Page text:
The Underappreciated Effect of Hope
Our family was recently spending time with some good friends at their farm. The farmer was almost done milking cows and needed help distracting his kids. He suggested I take all of the kids (7 boys including mine) and drive them out to the tree house on the golf cart. He said, “just be careful, it’s been shutting off lately.” I should’ve been smart enough to recognize the prophetic note here, but it didn’t sink in until we were halfway there and the golf cart shut off. I debated what to do for a minute then had my boys get out and start pushing us back to the farm.
When they tired I got out; when I tired the farmer’s boys got out. It didn’t take long because with all of us working together we kept the momentum going. Unsurprisingly, we discovered that as long as the cart was rolling forward, it was easier to keep it rolling forward.
Hope is what keeps us rolling forward. It has a positive continual momentum, and in the church world, it keeps rolling things forward until the glorious return of Jesus. Until that time, we are always in the hope business, and alongside faith and love, there really isn’t anything more vital than hope.
While there are plenty of places we could go to consider this in Scripture, I want to draw our attention to two simple examples placed side-by-side in the gospel of Luke.
Now there was a man named Simeon, who was righteous and devout. He was waiting for the consolation of Israel, and the Holy Spirit was on Him. It had been revealed to Him that he would not die before he had seen the Lord’s Messiah. (Luke 2:25-26)
There was also a prophet, Anna…she was very old…she never left the temple but worshiped night and day, fasting and praying….she gave thanks to God and spoke about the child to all who were looking forward to the redemption of Israel. (Luke 2:36-38)
I truly love these Scriptures. They each speak of hope fulfilled in a moment, while also alluding to hope that had lived for decades. That means there was hope present when others thought it was pointless. While there were seasons and reasons for hope to fade and hope was a scarcity, Simeon and Anna had a hope that was a central thread carrying through their lives. In the end, their hope was fulfilled in a mighty way.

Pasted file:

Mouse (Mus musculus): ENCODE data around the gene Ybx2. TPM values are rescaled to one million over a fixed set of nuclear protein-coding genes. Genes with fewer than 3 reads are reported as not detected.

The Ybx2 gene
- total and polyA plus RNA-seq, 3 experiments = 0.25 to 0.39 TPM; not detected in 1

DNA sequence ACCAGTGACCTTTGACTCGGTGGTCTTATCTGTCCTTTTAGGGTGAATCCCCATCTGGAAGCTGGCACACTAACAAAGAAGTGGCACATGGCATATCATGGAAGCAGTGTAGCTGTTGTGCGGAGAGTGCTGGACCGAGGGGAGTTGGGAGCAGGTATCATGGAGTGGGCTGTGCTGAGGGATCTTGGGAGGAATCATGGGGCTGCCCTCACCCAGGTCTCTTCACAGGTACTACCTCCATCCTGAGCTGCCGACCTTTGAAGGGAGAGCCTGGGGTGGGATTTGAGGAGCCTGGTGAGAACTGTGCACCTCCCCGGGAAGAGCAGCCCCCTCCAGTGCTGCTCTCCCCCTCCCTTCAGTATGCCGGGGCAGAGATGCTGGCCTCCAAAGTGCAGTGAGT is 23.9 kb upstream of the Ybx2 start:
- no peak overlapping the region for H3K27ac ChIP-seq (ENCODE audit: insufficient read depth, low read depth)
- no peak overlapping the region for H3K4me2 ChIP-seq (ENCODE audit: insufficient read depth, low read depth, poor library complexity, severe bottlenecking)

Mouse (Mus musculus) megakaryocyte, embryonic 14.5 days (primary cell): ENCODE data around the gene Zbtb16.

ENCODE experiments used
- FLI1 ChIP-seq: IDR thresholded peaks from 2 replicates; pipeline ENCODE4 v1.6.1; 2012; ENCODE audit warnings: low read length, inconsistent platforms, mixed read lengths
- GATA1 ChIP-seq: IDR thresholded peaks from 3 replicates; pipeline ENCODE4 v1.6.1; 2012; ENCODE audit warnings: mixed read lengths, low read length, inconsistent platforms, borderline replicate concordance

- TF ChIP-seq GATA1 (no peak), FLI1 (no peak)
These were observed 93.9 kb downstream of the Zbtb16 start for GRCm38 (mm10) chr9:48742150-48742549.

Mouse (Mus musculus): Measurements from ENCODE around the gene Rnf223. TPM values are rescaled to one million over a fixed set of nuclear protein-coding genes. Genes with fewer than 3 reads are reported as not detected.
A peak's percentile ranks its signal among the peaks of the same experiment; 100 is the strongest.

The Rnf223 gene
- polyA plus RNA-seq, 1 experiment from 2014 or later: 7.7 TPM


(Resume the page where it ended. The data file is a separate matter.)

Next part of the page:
That’s the nature of hope – it can be so incredibly, powerfully, perseverant. It can drive anyone to do anything, and in Luke, it led these two wonderful saints to live out their days waiting for a single precious moment, seeing the Messiah face to face. As we reflect on such a marvelous concept, I want us to keep in mind the testimony of Simeon and Anna, two individuals with no other reason but hope to live.
What Difference Does Hope Make?
If a singular hope can define a decades long direction of an entire life, what can it do in our church? What difference could hope make through us in our community? What legacy can it leave after our ministry? I guess what I am asking is, “what hope do you have for hope?” I have seen it gel fractured ministry teams. I have seen it lead loved ones to the Lord after years of prayer. I am also confident that if we can reinvigorate a Simeon/Anna-like hope within our churches, we will each have new songs to sing in praise of what God has done.
On the contrary, think of the daunting concept of trying to counsel a marriage where each spouse has no hope. What are the chances for a baseball team if the players have no hope? And if the church – which is the pinnacle of hope – has no hope, what will it accomplish?
In the Christian world things often look bleak, and bleak is discouraging. Yet what we see again and again in the Scriptures is that bleak does not defeat hope.